The Patriots haven't been swingers in expensive free agency, either. They got stung on Roosevelt Colvin a long time ago, took a break to regain their courage, and then took a big swing at Adalius Thomas in 2007, and struck out on a wicked curve ball that buckled the Patriots' knees. They haven't taken a big swing since.

Pittsburgh treats first-week free agency as though it's a leper colony. The Giants are above such admissions of weakness.

I'm not saying the Packers won't go for a guy next week. I'm just saying that should they do it, they better be very, very sure the guy they sign is the player they think he is, or else.

! Staff Writer Mike Spofford says yes.

Every team in the NFL is in this, or should be in this, to win a championship. For a contender to win a championship, it must get better players, and the best players available to improve a team are the ones at the top of the free-agent market.

The top guys in free agency are established pros. They've been around the block. They aren't rookies that need to be brought along, that need to learn. They're ready to step in and play. Somebody is going to sign these guys to improve their team, and if it's not you, then your competition is getting better players instead.

Are some of these top free agents going to demand too much money? Of course. Proven players don't come cheap. The top free agents, if they aren't tagged as franchise or transition players by their original teams, have probably been underpaid to this point in their careers. Now they might get overpaid a bit, but should a few extra bucks prevent you from getting a player who can really help your team?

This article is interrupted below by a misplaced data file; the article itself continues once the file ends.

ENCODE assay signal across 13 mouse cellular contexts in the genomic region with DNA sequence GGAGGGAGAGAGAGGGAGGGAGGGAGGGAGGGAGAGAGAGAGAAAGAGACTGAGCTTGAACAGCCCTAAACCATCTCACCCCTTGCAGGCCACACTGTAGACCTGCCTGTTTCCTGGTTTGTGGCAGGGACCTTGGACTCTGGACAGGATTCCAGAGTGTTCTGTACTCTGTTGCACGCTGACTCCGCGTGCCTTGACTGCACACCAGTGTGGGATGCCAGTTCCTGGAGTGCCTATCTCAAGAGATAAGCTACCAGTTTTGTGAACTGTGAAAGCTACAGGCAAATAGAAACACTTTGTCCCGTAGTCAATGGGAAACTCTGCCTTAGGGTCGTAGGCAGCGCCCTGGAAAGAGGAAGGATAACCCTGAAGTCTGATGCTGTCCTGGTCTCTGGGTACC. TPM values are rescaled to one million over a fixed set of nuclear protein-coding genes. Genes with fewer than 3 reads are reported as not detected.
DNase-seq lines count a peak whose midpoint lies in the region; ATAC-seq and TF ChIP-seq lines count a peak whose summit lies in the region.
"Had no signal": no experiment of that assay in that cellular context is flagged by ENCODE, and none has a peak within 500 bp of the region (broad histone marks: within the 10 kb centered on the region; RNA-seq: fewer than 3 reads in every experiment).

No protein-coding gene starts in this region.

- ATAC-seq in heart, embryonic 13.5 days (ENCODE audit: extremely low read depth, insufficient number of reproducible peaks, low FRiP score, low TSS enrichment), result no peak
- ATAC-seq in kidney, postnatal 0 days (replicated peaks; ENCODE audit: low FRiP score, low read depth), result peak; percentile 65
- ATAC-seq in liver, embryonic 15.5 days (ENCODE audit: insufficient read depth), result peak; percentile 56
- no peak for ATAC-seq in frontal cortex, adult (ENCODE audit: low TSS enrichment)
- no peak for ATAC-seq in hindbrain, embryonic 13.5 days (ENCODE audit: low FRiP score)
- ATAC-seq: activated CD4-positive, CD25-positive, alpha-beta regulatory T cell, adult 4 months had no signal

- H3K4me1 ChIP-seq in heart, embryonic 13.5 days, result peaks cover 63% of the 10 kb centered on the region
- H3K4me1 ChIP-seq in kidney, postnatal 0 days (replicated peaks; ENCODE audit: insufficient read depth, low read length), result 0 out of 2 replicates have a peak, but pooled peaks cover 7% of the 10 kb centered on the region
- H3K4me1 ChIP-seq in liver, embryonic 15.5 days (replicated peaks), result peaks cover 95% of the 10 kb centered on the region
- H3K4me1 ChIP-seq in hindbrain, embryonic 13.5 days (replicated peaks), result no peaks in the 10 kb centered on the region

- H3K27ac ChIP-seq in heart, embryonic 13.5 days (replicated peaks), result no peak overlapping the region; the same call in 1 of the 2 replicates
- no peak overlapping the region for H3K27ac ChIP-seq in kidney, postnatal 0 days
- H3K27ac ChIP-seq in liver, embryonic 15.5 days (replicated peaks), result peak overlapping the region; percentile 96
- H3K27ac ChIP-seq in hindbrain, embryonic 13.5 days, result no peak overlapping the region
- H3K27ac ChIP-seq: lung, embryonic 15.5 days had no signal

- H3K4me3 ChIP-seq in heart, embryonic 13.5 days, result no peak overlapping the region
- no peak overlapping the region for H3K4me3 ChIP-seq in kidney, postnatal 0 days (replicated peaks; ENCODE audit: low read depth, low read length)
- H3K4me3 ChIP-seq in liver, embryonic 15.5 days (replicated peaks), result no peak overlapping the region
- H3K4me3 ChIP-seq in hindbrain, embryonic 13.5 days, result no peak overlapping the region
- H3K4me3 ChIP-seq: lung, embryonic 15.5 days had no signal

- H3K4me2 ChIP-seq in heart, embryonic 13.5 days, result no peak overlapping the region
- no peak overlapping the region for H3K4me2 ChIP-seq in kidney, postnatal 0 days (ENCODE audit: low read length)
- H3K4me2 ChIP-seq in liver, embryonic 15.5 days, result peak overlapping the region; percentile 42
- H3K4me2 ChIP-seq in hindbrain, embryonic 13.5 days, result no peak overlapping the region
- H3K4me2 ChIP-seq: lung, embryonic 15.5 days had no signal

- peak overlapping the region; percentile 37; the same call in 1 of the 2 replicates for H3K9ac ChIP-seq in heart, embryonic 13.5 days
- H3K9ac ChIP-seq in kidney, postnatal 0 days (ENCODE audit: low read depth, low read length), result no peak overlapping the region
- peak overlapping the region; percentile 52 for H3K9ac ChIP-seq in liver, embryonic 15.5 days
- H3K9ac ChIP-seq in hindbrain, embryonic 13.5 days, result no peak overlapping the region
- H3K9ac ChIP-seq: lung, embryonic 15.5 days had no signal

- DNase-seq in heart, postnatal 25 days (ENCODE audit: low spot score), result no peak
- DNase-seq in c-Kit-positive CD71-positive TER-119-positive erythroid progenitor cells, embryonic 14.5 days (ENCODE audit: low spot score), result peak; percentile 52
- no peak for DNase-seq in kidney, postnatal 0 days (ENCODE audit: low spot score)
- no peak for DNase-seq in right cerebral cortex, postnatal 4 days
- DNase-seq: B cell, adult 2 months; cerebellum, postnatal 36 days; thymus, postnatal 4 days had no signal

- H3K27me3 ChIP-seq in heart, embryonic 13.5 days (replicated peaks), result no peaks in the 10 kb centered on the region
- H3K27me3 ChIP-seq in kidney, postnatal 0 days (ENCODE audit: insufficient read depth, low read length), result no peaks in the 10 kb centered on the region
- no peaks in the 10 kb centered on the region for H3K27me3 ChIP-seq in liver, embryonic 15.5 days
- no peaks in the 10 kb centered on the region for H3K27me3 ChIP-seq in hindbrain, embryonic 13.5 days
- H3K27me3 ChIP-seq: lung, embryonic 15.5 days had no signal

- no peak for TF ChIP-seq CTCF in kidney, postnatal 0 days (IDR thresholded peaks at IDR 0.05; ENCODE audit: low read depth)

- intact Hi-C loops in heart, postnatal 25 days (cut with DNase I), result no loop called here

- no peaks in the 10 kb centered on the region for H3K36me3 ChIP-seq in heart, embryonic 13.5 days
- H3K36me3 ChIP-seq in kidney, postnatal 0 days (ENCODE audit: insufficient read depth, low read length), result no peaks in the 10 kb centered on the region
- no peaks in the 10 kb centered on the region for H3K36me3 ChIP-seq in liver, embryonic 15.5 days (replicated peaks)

The position they play matters. Quarterbacks, offensive tackles, pass rushers and cornerbacks are the premier positions in the league. This is where to spend the money. If a top free agent at a premier position is better than what you have on your team, you'd better look into it because somebody is going to get better at an important spot.

Big free-agent signings come with risk, primarily financial. They eat up salary cap space, and if they don't perform as expected, that can damage a team's future. Sometimes it doesn't work out. It's not foolproof. Nothing in this business is, but nobody in the NFL wins it all by totally playing it safe, even the Packers.